Can Urinary Incontinence Be Caused by Medication?
The large red or blue book commonly seen on physician’s desks, is the Physician’s Desk reference (PDR), It may not be as readily visible as many of use electronic versions, however this reference gives very extensive information for just about every drug imaginable. Some of the more important information that can be found is the side effects of various medications. Although benefits usually outweigh the risks of most medications, unfortunately, side effects are a reality.
One such undesirable side effect of some medications may include urinary incontinence. The good news is, these side effects are not permanent and typically dissipate once you are no longer taking the medication. Below are some of the types of medication most commonly associated with an incontinence side effect.
Anti-depressants are medications that may come with undesired anti-cholinergic side effects. This side effect can cause an inhibitory effect on the bladder’s ability to contract. And depending on how extensive this reaction is, the bladder can lose its ability to contract altogether, causing urinary retention. When this happens, patients become incontinent on the basis of overflow incontinence. The bladder becomes completely full, is unable to contract, so urine will just leak out or “overflow” from the bladder. Medications associated with this are drugs such as amitriptyline, haloperidol, resperidone, and benztropine.
Medications used to lower blood pressure can cause incontinence via several different mechanisms. Blood pressure drugs that act as alpha-blockers (doxazosin, terazosin, prazosin), can cause a relaxation of the opening of the bladder that may result in incontinence. Diuretics (furosemide, hydrochlorothiazide) that are also used for the treatment of blood pressure, result in an increased production of urine. This can put an undue burden on the urinary bladder, and this additional output can create urinary incontinence, especially in those who may have a weakened bladder.
Allergy Medication. Now that we are in the allergy season, many patients start using their seasonal anti-allergy medications such as diphenhydramine or pseudophed both which can result in urinary incontinence. These medications cause a tightening of the urinary sphincter muscle, resulting in urinary retention and subsequent overflow incontinence.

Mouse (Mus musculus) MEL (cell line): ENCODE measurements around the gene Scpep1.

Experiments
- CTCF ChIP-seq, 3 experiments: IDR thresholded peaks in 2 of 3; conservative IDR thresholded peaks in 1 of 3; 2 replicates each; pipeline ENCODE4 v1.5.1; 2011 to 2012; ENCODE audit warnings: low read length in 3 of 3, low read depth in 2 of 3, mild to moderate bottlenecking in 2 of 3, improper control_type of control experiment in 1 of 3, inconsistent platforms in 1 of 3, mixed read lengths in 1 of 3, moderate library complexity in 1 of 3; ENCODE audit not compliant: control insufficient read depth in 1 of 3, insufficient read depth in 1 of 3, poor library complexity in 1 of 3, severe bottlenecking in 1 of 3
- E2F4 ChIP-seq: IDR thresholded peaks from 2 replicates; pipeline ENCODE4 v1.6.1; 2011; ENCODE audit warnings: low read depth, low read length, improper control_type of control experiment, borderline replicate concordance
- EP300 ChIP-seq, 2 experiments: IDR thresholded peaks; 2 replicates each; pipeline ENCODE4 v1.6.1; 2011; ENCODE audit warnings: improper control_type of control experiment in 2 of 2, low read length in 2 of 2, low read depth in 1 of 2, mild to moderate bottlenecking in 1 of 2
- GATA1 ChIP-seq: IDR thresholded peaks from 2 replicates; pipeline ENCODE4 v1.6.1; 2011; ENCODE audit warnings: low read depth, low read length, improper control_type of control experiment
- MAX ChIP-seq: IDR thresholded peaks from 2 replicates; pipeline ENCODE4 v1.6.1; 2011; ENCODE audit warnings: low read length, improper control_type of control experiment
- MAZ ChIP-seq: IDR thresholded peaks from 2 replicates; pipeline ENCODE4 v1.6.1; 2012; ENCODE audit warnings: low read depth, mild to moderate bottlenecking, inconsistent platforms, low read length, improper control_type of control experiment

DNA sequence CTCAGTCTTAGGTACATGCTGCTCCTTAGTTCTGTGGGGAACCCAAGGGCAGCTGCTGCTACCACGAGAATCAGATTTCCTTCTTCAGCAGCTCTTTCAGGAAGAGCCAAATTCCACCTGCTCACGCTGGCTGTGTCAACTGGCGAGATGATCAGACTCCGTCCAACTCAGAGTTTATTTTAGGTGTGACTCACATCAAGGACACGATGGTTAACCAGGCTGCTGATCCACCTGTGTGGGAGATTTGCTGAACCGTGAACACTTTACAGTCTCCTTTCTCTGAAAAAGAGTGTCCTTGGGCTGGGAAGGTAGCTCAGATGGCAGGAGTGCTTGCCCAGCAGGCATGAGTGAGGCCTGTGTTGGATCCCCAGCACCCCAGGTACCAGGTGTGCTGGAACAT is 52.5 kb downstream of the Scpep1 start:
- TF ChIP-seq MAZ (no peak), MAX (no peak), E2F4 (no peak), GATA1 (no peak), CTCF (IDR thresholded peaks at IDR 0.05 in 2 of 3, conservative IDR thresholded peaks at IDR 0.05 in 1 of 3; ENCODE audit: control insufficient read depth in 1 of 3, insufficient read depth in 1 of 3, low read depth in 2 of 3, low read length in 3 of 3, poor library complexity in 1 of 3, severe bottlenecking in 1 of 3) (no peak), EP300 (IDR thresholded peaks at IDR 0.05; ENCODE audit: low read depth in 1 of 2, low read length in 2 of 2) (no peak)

Medications that alter levels of awareness such as narcotics or sleeping pills may also be associated with the development of urinary incontinence. Commonly used (or abused) drugs such as Valium, Ativan and Ambien can cause intese grogginess. This can result in a very deep level of sleep to where patients may experience bed-wetting. Narcotics such that contain codeine or morphine can also result in urinary incontinence by inhibiting the bladder’s contractions. Patients on these medications chronically may also experience constipation, which may also lead to urge incontinence.
Whenever you begin taking a new medication, it is always wise to review the side effects that are potentially associated with the medication. A discussion with your physician is also a good idea, as there are frequently other options that may not cause the undesirable side effect. Simple examples of this would be the use of melatonin for sleep or perhaps trying non-steroidal anti-inflammatories instead of narcotics. Additionally, if you have underlying urinary difficulties such as incontinence, urinary frequency, or prostatic enlargement, make sure that you discuss this with your physician prior to using any of these medications.
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Jay Motola, MD, is a board-certified urologist and attending physician, Department of Urology, Mount Sinai West, and Assistant Professor of Urology, Icahn School of Medicine at Mount Sinai. Dr. Motola is a summa cum laude, Phi Beta Kappa graduate of Boston University, and earned his medical degree at the State University of New York at Stony Brook.